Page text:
You wouldn't expect a tiny English countryside village to be a hotbed of racism, but in Major Pettigrew's Last Stand, that's pretty much what you're gonna get. Well, okay, Edgecombe St. Mary isn't exactly a hotbed—it's more like a lukewarm bed of racism. But that doesn't mean being the only Pakistani family in town is easy. It's kind of a double whammy, too: in a town this small, it's difficult to tell if the discrimination Mrs. Ali sometimes faces is the result of class differences or racial ones, or both.
Questions About Race
Do the Major or Mrs. Ali have any racial prejudices they need to overcome?
Is Mrs. Ali discriminated against because of her race or because of her social class? Or is it a combination of both? Alternatively, do you believe that she is not a subject of discrimination?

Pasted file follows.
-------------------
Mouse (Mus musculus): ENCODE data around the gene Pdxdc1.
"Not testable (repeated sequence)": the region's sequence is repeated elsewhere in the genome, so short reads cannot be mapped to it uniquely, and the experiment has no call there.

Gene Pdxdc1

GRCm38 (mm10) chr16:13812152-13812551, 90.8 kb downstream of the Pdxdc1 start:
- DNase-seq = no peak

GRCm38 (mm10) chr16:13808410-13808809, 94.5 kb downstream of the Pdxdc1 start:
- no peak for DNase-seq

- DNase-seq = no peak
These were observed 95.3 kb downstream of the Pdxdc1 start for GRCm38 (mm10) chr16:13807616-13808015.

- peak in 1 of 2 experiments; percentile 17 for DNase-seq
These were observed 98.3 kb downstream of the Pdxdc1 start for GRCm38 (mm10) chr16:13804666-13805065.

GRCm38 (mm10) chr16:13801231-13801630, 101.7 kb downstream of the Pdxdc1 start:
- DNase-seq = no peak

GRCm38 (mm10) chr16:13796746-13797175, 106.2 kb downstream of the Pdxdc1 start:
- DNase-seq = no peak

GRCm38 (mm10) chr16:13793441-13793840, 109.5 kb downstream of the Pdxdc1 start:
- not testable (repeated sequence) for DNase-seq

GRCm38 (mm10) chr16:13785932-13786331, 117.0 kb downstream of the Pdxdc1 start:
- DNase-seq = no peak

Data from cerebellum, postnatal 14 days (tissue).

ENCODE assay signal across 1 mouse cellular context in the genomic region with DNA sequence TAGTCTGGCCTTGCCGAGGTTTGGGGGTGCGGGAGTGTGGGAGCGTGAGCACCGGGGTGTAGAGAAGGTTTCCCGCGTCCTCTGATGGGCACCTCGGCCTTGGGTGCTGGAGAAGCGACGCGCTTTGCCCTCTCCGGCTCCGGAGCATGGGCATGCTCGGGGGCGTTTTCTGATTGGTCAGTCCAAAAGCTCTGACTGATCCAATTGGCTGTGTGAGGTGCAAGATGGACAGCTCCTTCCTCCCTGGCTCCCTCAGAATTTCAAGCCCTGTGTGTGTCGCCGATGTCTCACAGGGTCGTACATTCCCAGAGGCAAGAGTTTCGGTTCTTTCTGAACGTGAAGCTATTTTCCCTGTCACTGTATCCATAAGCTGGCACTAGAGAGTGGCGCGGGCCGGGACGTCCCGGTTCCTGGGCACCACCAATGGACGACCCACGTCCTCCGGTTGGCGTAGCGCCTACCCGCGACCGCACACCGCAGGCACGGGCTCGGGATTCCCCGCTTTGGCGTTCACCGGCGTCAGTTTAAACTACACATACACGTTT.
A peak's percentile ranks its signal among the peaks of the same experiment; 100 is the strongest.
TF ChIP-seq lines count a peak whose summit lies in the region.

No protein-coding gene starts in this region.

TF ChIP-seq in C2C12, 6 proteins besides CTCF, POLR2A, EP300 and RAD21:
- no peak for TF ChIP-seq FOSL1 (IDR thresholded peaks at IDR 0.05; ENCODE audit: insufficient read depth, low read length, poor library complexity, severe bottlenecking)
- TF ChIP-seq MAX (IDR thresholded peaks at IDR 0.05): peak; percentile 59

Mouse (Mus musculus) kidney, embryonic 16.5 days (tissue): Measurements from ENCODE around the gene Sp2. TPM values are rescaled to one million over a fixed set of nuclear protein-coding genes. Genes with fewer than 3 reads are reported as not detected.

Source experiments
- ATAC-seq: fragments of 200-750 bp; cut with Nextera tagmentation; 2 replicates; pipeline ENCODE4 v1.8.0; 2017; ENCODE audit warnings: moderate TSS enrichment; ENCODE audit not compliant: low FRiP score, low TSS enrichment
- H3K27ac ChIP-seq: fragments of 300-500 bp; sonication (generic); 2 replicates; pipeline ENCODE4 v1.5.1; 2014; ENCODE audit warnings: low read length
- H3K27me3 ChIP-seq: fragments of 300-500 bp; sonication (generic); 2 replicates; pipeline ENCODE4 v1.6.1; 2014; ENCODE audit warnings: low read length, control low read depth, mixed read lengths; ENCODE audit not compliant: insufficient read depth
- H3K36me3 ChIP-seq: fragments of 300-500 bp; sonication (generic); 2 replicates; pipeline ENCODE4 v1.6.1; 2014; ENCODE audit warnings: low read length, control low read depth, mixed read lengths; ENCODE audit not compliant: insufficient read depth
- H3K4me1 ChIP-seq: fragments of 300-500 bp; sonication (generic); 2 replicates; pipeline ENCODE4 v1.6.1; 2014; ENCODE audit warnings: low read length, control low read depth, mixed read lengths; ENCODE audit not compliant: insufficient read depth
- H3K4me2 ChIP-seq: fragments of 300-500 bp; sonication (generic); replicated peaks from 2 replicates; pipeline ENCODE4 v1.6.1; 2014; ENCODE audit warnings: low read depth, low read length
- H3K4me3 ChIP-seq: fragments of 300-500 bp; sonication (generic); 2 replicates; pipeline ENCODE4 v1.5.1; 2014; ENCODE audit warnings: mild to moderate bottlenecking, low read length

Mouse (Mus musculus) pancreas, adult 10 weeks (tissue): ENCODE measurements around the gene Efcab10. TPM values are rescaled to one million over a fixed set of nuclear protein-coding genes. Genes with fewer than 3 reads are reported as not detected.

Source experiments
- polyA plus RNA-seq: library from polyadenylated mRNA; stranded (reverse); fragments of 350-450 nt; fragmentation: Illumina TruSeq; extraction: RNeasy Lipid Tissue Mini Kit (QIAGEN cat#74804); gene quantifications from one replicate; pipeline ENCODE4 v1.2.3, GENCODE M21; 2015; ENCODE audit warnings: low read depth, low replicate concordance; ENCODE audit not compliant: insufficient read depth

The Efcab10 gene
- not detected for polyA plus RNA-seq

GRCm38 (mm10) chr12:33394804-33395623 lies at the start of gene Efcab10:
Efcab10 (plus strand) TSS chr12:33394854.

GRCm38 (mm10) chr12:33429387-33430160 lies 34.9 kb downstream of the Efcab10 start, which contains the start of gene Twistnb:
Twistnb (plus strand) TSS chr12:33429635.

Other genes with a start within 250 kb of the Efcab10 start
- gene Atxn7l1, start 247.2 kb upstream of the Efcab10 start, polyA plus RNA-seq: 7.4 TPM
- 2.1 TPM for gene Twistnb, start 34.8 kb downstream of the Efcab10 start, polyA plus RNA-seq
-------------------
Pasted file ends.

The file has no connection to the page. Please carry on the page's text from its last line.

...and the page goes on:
Are the party-planning ladies truly interested in diversity when it comes to their India-themed party? Why or why not?
Chew on This
Most people in the village probably don't think they're racist, because they don't even notice Mrs. Ali exists. But failing to acknowledge a person isn't the same as "not seeing race."
We see very few examples of outright racism in the book, like the phrase "Pakis go home!" being shouted by teenagers. The rest of the racism in the book is subtler.